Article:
"The Christian must discover in contemplation, and in the giving of his life, those symbolic actions which will ignite the people's faith to resist injustice with their whole lives, lives coming together as a united force of truth and thus releasing the liberating power of the God within them." - James Douglass, Contemplation and Resistance.
Friday, February 20, 2009
Remove Our Names from Your Blood-Stained Wall
“Mr. President of the State of Israel, I am writing to you to intervene with the appropriate authorities to withdraw from the Yad Vashem memorial dedicated to the memory of Jewish victims of Nazism, the name of my grandfather, Moshe Brajtberg, gassed at Treblinka in 1943, and those of other members of my who family died during deportation to various Nazi camps during World War II. I ask you to honor my request, Mr. Chairman, because what took place in Gaza, and more generally, the injustices to the Arab people of Palestine for sixty years, disqualifies Israel to be the center of the memory of the harm done to Jews, and thus to all humanity.” - Jean-Moïse Braitberg
The attacks had been planned months in advance. On Saturday, December 27, 2008, school had just let out. Thousands of Gazan school children poured into the streets, oblivious of the darkness that invaded their parent’s eyes. As the children milled about devastated streets, Israel struck. Four hours later, 150 men, women, and children lay dead. The word “terror” for them was simply a slur laid upon their tribe just as “savage” had been laid on African-Americans a hundred years before. But they were dead, and their mothers and fathers wailed while the world looked on in silence.
In June 2007, the noose was tightened around Gazan necks. Then began a siege in which every aspect of the lives of the people came under surveillance and control. They were totally dependent on Israel for fuel, electricity, cooking gas, medical supplies, food supplies (even flour), and building material. The means of life were cut off like air to a man strapped to a table with tape across his mouth while interrogators pinch his nostrils shut. Israel made sure that the Palestinians remained barely alive.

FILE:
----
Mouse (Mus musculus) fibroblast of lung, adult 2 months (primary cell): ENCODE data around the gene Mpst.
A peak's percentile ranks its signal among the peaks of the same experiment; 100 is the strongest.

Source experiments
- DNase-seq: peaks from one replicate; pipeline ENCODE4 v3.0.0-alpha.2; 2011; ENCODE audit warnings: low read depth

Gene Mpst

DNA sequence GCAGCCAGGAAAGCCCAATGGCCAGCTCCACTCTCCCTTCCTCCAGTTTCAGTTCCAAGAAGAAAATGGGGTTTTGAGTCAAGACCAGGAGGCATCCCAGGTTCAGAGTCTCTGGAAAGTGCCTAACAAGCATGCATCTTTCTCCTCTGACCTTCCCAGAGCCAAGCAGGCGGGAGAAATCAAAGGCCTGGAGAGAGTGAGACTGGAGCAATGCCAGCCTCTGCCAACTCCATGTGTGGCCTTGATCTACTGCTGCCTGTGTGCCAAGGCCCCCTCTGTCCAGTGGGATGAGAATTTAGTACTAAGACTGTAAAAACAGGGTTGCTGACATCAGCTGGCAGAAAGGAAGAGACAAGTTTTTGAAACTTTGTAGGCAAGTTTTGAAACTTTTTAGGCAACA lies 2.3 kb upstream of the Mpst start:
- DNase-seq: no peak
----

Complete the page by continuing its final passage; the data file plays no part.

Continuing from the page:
“You see, since my childhood, I lived in amongst survivors of the death camps. I saw the numbers tattooed on their arms, I heard the story of torture; I knew the impossible grief and I shared their nightmares. I was taught that these crimes must never happen again, that never again must man, because of ethnicity or religion despise other man, mock his Human Rights of living a safe, dignified life, without barriers, and hope, so remote be it, of a future of peace and prosperity.” - Jean-Moïse Braitberg
“I lived in amongst survivors.” The Palestinians have survived Israel’s honor. The war’s strategic concept was to terrorize the civilian population by unremitting attacks from the air, sowing indiscriminate death and destruction. This has the side benefit of saving the pilots from seeing the anguish they inflict since the Palestinians have no anti-aircraft weapons. The simple calculation of childish cruelty: if the entire life-supporting infrastructure in the Strip is utterly destroyed and total anarchy ensues, the population will rise up and overthrow the Hamas regime. Such fantasies factors out Palestinian honor which now gushes forth to bring life to a battered people.
“You’ll tell me Mr. President, that Israel has the right to defend itself against people launching rockets into Israel, or suicide bombers that destroy innocent Israeli lives. My response to that is that my humanism doesn’t vary according to the nationality of the victims.” - Jean-Moïse Braitberg
To be an Israeli is to have no crimes to pay for. Their crimes have all been absolved by the Holocaust, which cleanses from every sin. Their eternal innocence preens itself and basks in unquenchable moral ascendancy. When they kill children, it is not murder, but the elimination of “terrorists”, untermensch whose existence is another holocaust burning at the feet of the chosen ones, sacrifices to the Moloch which they have named “God.”
“By displaying the names of my family members at the Yad Vashem Memorial, in the heart of the state of Israel, your state imprisons my family memories behind the barbed wires of zionism, and makes it hostage of a so-called moral authority which commits every day the abomination of denying justice.
So, please, remove the name of my grandfather from the shrine dedicated to cruelty against Jews so that it no longer justifies the injustice being done to the Palestinians.” - Jean-Moïse Braitberg
“Enter through the narrow gate; for the gate is wide and the road is easy that leads to destruction, and there are many who take it. For the gate is narrow and the road is hard that leads to life, and there are few who find it.”